My Uncle Jimmy would've hated the late-model SUV I rented for a recent trip to New Jersey. I sure did.
You see, this modern SUV boasted "smart" technologies designed to keep me safe and happy.
It made me miserable.
Every time I switched lanes, the white stripes on the pavement triggered safety sensors, sending annoying vibrations to the steering wheel. It felt like the struts had just blown out.
Hey, automakers! I don't need alerts every time I change lanes. And while we're at it, I know when to turn my windshield wipers on (when rain starts) and off (when rain stops) — so I don't need your computer deciding that for me.
Same goes for high beams. I don't need your computer for that, because I already have a powerful one: When I'm on a dark road, my retinas send signals to my optic nerves, telling my brain to tell my left hand to flick on the brights.
And what's with your center-console touch screens? I had to pull that SUV over twice to figure out how to play music — because some "safety" sensor shut me down for trying to play music with the car moving.
Maybe you "modern" automakers have forgotten this, but for years, cars had a brilliant system for playing music: left knob for volume, right knob for radio stations. The knobs worked even if I had gloves on, and I didn't need to take my eyes off the road to use them — unlike touch screens.
You automakers are overthinking cars. And in these divisive times, I fear that yet another fault line is forming — between those who love driving and want complete control over cars, and those who see cars as just another app (Uber, self-driving cars, etc.).
That brings us back to Uncle Jimmy.
Jimmy, like me, was a "car guy." He loved building and talking about cars. He understood cars' unique contribution to American culture and history.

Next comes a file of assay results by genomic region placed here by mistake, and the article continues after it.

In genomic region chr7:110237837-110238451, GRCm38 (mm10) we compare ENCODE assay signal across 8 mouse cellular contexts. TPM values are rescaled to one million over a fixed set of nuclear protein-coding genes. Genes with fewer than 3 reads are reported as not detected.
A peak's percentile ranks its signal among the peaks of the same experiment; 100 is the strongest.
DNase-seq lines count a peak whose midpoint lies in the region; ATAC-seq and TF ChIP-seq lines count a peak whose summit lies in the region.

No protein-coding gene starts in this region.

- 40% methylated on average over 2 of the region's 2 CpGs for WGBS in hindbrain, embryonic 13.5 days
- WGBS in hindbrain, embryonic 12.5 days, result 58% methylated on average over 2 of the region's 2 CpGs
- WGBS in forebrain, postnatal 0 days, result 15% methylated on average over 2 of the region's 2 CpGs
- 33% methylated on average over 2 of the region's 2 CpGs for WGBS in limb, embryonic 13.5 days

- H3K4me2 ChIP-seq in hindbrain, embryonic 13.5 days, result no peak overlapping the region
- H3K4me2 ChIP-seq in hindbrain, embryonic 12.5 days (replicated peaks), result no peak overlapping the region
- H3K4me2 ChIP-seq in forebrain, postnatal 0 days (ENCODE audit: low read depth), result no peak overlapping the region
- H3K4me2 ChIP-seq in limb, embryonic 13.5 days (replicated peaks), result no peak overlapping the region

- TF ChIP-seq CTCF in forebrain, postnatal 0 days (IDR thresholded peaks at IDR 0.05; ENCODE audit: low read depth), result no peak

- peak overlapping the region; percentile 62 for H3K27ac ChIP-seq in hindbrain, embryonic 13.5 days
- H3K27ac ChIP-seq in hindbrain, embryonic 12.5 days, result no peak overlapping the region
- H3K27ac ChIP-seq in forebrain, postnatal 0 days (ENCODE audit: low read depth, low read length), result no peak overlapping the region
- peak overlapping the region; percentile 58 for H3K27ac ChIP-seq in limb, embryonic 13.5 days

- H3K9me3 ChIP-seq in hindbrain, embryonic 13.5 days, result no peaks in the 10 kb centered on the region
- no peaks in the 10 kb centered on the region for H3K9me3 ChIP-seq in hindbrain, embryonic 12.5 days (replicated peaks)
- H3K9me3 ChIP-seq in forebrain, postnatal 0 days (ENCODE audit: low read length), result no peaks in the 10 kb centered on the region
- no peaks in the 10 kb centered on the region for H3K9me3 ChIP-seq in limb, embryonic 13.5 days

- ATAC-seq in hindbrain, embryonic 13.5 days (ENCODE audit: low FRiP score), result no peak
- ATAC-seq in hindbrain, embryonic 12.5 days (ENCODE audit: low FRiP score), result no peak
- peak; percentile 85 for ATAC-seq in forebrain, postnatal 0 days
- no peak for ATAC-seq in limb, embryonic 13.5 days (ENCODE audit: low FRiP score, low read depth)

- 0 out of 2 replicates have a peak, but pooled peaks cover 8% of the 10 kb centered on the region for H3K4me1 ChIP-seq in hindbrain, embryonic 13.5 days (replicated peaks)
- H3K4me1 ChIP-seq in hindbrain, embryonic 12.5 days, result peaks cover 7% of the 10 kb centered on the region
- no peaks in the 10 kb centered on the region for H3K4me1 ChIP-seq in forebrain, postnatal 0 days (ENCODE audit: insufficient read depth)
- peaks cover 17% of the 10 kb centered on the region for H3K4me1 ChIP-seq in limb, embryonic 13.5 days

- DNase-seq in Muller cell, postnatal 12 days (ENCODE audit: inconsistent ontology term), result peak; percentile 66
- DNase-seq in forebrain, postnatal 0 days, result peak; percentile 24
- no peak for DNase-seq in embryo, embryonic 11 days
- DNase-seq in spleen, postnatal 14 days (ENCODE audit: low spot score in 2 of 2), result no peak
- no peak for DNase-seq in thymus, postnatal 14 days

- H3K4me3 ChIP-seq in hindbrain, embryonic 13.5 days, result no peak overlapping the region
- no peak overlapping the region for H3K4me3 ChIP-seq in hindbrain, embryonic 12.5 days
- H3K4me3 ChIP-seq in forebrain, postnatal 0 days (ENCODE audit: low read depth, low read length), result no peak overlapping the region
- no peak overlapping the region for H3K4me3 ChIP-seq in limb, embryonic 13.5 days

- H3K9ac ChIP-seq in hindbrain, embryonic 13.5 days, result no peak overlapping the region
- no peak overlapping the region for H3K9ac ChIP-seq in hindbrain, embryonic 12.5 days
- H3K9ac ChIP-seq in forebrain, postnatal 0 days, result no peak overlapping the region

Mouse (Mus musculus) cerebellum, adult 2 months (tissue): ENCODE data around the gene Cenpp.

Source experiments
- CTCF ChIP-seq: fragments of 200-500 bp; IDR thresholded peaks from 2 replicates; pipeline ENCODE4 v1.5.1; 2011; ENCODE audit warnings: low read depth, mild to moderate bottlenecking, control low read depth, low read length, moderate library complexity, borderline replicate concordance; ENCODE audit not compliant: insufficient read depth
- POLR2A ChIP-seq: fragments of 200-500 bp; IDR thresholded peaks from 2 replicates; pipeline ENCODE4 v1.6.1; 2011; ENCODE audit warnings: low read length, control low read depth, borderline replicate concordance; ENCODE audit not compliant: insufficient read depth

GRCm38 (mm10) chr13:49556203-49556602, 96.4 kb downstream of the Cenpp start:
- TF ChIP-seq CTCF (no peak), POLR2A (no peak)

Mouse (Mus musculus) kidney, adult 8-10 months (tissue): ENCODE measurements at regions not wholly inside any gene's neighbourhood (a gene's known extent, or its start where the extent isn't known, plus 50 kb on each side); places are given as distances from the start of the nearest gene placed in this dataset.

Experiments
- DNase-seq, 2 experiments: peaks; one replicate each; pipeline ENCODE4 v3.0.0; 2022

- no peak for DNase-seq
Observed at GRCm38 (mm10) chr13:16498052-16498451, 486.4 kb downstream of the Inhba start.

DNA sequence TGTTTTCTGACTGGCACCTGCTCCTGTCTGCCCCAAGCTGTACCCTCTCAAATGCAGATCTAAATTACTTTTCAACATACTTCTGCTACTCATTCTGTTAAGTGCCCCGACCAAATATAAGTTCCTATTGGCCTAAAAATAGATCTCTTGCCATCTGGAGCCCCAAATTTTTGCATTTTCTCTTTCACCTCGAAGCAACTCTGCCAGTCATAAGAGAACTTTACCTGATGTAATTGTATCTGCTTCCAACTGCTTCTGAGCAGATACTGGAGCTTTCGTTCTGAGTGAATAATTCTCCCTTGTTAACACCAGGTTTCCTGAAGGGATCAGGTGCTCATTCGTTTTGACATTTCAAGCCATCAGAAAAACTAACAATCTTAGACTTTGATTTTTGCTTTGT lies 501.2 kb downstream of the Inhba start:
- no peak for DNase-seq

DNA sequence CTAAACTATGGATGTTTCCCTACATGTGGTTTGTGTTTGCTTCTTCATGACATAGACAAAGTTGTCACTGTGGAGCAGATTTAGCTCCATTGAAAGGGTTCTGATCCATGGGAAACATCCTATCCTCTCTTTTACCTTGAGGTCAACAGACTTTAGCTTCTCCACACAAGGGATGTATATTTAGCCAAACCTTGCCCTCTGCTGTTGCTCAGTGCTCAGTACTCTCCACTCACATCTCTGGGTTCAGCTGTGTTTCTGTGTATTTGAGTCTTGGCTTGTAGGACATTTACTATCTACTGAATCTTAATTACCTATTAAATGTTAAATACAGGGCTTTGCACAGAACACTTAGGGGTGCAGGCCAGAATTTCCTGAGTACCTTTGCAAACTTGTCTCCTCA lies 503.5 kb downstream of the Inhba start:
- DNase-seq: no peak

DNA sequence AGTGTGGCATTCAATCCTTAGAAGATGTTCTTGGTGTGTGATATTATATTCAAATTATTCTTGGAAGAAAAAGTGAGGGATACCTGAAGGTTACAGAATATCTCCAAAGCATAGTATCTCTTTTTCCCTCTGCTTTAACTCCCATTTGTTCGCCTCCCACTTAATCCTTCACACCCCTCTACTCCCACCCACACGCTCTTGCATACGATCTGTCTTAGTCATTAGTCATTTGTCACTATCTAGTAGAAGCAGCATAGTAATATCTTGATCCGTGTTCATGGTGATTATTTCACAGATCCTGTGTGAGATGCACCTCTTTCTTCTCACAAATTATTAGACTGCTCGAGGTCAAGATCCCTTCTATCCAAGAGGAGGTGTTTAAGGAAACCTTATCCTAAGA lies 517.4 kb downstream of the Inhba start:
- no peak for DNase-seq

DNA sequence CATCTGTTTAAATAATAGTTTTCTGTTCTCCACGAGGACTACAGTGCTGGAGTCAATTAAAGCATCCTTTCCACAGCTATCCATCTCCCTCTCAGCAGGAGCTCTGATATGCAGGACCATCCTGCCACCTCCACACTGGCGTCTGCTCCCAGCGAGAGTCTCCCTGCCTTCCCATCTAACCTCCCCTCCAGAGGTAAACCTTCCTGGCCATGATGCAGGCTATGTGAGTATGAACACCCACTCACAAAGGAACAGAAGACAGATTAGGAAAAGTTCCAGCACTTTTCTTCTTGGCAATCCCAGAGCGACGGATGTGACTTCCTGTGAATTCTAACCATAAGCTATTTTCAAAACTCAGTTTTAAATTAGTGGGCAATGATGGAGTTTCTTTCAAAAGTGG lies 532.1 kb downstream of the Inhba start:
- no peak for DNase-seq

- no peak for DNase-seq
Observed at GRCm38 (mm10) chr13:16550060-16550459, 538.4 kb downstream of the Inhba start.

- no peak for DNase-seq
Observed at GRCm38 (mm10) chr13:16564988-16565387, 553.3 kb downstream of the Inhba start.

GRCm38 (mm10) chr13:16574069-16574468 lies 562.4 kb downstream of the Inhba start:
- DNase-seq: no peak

A few years before he left us a decade ago, Jimmy spent five years restoring a 1968 Plymouth Barracuda fastback. He even upgraded it with a monster Hemi engine. Restoring cars was his art.
And boy, did he love that Barracuda, his dream car as a 1960s teen. That Barracuda helped him relive his youth. To him, it symbolized freedom — the ability to go anywhere, become anything. And he enjoyed nothing more than driving that car after restoring it with his own hands.
Sadly, "car guys" like Uncle Jimmy are a dying breed.
The Atlantic says fewer people — especially younger people — are getting driver's licenses. In 1983, nearly half of teens had a license. Today, fewer than a quarter do.
The Chicago Tribune explains why younger Americans are falling out of love with cars. One big reason, particularly when they have massive college-loan debt, is the expense of buying and maintaining cars.
Another reason is the easy accessibility of ride-sharing options such as Uber.
What it comes down to is that fewer young people are "car people." They just don't enjoy driving. They'd rather do something else, such as run apps on their smartphones.
I was lucky to attend a few car meets with my Uncle Jimmy. Dozens of car lovers would arrive in their classic rides, mingle, sip cold beer and talk about the artfulness of classic American cars.
I can't imagine people ever getting together to do likewise at "smartphone meets."